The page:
Want to See
Not Interested
Rate it ½ star
Rate it 1 star
Rate it 1½ stars
Rate it 2 stars
Rate it 2½ stars
Rate it 3 stars
Rate it 3½ stars
Rate it 4 stars
Rate it 4½ stars
Rate it 5 stars
The last film by veteran writer/director Robert Bresson, the French crime drama L'Argent (Money) was based on a short story by Russian novelist Leo Tolstoy. Looking for some quick cash, young man Norbert (Marc Ernest Fourneau) gets a phony 500 franc note from his friend Matrial (Bruno Lapeyre). After he spends it at a photography shop, the unscrupulous shop owner (Didier Baussy) decides to pass it on to someone else. The unfortunate victim is honest delivery man Yvon Targe (Christian Patey), who doesn't realize the bill is a fake. When he tries to buy some food with it, he is arrested.… More
Rotten Tomatoes Score: 96%

Critic Reviews from Rotten Tomatoes

"Bresson, working his sound track as assiduously as his visuals, once again makes us realize how little use most films make of the resources of the cinema. A masterpiece."
‑ Dave Kehr, Chicago Reader
"This is a return to the extremes of crime and punishment that Bresson last used in Pickpocket; and as in that film, crime is a model of redemption and prison a metaphor for the soul."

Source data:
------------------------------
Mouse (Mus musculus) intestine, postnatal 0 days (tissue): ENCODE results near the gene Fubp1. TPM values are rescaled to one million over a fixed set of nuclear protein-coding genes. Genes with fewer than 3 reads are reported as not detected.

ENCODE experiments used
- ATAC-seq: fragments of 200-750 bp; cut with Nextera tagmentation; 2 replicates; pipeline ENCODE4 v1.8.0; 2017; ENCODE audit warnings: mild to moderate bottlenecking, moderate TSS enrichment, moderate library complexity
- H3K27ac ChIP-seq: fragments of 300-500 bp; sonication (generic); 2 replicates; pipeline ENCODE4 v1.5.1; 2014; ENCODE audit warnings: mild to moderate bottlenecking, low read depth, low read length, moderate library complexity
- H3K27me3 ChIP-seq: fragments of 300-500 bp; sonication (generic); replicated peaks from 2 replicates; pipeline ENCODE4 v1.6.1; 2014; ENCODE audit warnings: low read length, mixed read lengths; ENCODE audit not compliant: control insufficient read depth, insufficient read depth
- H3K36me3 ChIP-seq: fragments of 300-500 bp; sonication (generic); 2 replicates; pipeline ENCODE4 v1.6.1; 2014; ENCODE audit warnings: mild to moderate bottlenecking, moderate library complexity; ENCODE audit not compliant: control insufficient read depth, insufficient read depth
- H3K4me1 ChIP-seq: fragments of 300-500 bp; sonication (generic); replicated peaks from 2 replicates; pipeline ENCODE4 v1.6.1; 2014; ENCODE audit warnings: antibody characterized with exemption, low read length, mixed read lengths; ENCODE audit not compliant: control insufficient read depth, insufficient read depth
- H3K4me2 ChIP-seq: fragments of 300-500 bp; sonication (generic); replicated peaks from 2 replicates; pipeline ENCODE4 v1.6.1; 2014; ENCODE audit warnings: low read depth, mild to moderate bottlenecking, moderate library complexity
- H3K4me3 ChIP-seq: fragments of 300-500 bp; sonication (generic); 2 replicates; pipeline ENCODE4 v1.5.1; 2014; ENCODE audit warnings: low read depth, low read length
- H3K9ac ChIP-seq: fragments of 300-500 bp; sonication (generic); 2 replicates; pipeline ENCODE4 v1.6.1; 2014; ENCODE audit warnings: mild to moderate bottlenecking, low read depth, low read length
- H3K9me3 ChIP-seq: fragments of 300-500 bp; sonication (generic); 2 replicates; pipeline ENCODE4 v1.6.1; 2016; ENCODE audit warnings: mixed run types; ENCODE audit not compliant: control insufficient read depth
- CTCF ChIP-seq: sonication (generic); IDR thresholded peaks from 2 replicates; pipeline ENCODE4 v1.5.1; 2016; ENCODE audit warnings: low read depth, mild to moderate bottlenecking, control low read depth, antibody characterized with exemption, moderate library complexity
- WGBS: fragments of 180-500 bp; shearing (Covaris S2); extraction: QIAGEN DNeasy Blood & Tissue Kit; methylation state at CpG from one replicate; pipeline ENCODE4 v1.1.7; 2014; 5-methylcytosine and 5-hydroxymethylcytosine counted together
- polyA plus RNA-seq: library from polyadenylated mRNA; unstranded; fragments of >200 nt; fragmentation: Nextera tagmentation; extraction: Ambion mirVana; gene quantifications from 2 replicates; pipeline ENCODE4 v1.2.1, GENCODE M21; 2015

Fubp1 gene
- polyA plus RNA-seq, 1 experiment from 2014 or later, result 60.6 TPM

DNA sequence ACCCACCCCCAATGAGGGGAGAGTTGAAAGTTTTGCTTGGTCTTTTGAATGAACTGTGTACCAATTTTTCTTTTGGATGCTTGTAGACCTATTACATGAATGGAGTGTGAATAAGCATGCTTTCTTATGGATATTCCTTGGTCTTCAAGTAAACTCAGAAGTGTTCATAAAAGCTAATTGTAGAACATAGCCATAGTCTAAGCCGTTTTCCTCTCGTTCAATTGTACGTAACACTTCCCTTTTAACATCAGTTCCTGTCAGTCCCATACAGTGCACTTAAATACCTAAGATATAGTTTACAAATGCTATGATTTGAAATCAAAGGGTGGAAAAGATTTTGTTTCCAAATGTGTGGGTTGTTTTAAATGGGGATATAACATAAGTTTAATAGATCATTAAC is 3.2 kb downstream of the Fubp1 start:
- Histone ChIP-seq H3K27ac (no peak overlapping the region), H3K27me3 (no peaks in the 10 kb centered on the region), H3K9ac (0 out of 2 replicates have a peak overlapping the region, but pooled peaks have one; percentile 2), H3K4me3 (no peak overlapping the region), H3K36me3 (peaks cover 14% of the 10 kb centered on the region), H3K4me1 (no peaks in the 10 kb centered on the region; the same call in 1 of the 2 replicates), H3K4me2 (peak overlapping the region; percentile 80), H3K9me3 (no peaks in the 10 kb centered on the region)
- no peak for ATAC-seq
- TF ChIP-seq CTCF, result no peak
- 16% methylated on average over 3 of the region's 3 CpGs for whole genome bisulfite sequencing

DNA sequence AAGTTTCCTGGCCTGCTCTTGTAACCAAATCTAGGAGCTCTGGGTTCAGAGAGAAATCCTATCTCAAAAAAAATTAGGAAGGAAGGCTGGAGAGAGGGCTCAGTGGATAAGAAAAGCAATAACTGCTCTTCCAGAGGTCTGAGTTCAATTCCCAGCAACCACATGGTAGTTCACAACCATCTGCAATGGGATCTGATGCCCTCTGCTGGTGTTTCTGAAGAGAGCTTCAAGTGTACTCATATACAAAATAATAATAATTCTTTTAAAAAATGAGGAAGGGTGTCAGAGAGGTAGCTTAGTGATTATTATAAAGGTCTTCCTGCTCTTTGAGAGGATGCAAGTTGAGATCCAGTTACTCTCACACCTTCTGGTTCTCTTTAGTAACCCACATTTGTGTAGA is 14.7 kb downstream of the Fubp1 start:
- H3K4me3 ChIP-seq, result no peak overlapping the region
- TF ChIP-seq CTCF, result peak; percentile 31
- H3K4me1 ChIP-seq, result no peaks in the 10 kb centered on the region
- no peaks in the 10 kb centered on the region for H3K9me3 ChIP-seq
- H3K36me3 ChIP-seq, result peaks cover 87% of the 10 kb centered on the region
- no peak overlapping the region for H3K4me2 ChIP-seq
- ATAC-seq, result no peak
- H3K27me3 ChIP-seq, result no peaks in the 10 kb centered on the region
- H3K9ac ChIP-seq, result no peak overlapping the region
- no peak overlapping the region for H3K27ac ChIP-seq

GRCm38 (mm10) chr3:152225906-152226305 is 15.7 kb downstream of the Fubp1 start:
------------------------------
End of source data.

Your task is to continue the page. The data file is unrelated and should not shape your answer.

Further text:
‑ , Time Out
"Harrowing crime film about the persecution of a working class man by the rich."
‑ Michael E. Grost, Classic Film and Television
"blank in style and bleak in message... Yet like money itself, the value of L'Argent is no more or less than what one is willing to give it."
‑ Anton Bitel, Movie Gazette
"L'Argent showcases the filmmaker at the height of his formal ingenuity, particularly his use of narrative ellipses and fragmented space (close-ups of legs, hands, objects)."
‑ Doug Cummings, Filmjourney
"A harrowing scour of ideological cinema."
‑ Michael Atkinson, Village Voice
"It's tough but it's also rewarding."
‑ Vincent Canby, New York Times
"...we can see Bresson's influence on Polish director Krzysztof Kieslowski, Yvon's curtly procedural trial and subsequent acts a precursor to "A Short Film About Killing.""
‑ Laura Clifford, Reeling Reviews
"It's mind-blowing."
‑ Eric Henderson, Slant Magazine
"It's cold and clinical, and more than a little depressing."
‑ Christopher Null, Filmcritic.com
"Bresson -- who was eighty-two years old when the film came out, and clearly in no mood for mellowing -- frames the acts of wickedness, both great and small, with a terrifying calm."
‑ Anthony Lane, New Yorker
"Compelling morality tale that works on multiple layers."
‑ David Parkinson, Empire Magazine
"Bresson is not often noted for his engagement with social issues, but in fact his films consistently address the physical and spiritual effects of poverty and crime."
‑ Leo Goldsmith, Not Coming to a Theater Near You
"The ending, most of all, shows Bresson's ability to find an alternate route to grace, given the circumstances."
‑ Jeremy Heilman, MovieMartyr.com
"As others have pointed out, it does not feel like the work of a man in his 80s."
‑ Jeffrey M. Anderson, Combustible Celluloid
More reviews for L'Argent on Rotten Tomatoes